2. Add salt, pepper, turmeric, red chilli powder (all to taste), Sri Lankan curry powder (entire recipe above) and stir fry for a minute.
  3. Add 1 cup tomato puree and saute for 10 minutes.
  4. Add a can of coconut milk  (about 1 to 2 cups) and a handful of minced cilantro. Simmer for a few more minutes.
  5. Meanwhile, boil 5 eggs. Peel and quarter them, stir into the curry. Taste the curry.
  6. Serve the curry on a bed of freshly steamed rice.
  • To make regular egg curry (without making the spice mix), add ginger, garlic and garam masala instead of the Sri Lankan curry powder.
  • You could use vegetables like peas, carrots, cauliflower and potato instead of eggs to make an equally delicious vegan curry.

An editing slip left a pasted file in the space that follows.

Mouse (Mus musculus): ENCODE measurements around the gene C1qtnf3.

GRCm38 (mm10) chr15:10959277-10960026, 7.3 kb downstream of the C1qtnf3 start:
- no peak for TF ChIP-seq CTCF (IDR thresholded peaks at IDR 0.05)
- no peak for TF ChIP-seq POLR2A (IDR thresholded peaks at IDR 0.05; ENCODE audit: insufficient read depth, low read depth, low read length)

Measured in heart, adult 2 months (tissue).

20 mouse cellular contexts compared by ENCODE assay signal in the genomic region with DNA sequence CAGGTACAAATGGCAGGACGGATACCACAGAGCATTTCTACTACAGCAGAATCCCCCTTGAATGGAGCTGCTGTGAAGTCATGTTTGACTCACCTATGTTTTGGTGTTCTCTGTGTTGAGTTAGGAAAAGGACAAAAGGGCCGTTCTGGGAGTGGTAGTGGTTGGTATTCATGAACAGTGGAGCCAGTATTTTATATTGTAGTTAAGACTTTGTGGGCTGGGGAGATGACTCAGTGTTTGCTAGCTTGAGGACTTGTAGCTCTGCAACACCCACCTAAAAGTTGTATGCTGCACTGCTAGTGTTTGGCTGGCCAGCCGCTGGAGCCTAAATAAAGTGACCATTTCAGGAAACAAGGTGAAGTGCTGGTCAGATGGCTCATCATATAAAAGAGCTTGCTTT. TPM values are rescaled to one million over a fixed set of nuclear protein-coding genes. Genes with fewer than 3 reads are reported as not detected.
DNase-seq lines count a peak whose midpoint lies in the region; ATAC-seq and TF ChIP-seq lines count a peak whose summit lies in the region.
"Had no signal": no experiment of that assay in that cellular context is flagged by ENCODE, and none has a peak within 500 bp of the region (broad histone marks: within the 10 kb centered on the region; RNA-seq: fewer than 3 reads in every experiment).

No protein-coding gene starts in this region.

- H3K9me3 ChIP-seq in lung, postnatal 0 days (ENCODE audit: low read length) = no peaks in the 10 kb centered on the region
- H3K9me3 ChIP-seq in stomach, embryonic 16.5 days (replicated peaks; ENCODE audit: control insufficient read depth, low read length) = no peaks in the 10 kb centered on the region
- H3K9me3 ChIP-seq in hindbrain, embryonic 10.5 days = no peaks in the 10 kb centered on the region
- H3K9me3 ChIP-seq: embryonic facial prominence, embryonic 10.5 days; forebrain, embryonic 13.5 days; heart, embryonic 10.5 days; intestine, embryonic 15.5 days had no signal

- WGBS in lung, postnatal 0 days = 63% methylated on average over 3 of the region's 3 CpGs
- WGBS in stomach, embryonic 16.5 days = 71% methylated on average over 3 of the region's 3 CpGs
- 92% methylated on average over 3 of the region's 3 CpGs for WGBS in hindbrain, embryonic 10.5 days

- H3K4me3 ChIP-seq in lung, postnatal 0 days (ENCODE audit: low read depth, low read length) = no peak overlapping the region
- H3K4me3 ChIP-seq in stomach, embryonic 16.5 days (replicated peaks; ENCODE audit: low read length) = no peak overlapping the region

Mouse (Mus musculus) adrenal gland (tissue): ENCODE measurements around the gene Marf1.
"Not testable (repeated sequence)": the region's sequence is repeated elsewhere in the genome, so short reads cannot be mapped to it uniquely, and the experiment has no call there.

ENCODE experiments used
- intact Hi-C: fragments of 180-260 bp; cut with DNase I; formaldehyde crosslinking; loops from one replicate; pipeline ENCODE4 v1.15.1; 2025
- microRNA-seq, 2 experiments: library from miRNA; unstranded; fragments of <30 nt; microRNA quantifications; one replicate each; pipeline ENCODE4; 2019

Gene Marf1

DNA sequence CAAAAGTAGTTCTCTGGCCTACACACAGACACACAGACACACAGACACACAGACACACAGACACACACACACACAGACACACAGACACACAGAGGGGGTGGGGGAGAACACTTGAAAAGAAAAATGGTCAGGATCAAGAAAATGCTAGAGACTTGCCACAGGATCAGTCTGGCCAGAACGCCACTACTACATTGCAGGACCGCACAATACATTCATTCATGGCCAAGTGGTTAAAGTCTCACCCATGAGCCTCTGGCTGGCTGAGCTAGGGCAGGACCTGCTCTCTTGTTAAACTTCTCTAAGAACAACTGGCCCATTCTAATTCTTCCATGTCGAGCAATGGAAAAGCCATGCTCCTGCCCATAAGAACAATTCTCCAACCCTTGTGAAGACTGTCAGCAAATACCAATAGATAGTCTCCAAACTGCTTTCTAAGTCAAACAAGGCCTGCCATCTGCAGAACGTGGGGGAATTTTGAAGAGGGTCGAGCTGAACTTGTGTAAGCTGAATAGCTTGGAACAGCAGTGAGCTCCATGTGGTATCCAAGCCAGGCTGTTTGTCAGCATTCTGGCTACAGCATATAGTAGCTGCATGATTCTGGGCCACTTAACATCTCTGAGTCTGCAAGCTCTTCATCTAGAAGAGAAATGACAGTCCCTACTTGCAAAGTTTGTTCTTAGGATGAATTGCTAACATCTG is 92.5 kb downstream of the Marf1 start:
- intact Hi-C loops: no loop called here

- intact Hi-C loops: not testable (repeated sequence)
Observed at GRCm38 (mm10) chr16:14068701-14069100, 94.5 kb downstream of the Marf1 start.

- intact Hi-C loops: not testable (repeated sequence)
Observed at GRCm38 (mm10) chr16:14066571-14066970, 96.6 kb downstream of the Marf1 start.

• If the curry tastes a little bitter, balance the flavor with some lemon juice and a pinch of sugar/jaggery.

Friday, March 04, 2005

Fried Rice with Tofu

Fried Rice with Tofu
Originally uploaded by one hot stove.
Supper tonight was Pan-fried Tofu with Asian-style Fried Rice. I have always liked the idea of eating tofu but all too often, blocks of tofu sit in my fridge week after week...

All this changed one night when my house-mate made grilled tofu...the whole apartment had this wonderful aroma.

Her recipe is the simplest ever: Cut tofu into chunks, marinate in Olive oil and Tamari ( Japanese soy sauce; much more flavorful than the regular soy sauce). Then the tofu is fried on a non-stick pan till golden brown. So much better than take-out!